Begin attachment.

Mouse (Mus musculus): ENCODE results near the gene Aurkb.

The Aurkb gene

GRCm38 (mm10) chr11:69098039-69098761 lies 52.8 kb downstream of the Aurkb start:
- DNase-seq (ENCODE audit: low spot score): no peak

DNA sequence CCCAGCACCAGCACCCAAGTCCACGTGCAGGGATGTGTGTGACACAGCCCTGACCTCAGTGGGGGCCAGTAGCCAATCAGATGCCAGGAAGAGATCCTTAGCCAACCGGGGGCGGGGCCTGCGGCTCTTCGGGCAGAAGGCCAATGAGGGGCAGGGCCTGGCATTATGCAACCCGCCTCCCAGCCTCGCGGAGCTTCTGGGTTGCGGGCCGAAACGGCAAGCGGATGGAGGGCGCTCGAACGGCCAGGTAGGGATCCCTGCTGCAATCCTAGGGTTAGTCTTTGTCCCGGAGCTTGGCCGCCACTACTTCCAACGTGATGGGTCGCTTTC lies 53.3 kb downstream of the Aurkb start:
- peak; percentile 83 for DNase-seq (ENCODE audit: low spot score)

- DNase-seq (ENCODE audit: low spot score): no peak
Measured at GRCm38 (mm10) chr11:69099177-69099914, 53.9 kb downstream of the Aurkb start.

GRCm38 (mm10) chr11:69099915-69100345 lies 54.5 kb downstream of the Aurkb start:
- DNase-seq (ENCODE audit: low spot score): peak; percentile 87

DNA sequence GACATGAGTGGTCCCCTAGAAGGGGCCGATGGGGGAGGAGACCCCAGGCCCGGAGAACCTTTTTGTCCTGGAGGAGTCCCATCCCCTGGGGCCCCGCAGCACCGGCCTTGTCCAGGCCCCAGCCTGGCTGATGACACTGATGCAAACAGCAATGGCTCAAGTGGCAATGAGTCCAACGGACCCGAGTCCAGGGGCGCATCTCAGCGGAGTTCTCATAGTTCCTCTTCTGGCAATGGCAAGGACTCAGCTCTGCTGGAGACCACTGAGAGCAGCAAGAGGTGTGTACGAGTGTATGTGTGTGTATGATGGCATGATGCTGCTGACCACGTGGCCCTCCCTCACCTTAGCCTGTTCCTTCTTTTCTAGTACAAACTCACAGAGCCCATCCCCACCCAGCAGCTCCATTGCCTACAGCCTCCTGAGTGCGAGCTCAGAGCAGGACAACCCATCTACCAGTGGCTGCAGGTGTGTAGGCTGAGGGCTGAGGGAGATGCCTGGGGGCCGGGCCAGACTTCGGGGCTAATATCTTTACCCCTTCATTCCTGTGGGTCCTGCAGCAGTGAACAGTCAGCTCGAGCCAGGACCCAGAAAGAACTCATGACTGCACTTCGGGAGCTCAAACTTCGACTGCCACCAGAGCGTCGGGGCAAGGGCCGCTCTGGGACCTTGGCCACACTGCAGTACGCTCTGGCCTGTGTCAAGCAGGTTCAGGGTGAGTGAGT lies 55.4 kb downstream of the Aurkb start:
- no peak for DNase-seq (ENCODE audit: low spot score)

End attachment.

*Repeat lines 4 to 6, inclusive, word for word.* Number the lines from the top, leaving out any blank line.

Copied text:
- DNase-seq (ENCODE audit: low spot score): no peak

DNA sequence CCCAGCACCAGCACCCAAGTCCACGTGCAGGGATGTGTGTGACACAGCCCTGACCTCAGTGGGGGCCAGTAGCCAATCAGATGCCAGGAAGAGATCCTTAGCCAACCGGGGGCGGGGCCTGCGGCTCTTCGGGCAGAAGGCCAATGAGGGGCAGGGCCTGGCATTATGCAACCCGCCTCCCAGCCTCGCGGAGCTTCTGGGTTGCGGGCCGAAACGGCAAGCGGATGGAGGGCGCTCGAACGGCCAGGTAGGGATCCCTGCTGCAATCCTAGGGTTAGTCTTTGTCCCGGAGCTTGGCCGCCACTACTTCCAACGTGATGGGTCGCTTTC lies 53.3 kb downstream of the Aurkb start:
- peak; percentile 83 for DNase-seq (ENCODE audit: low spot score)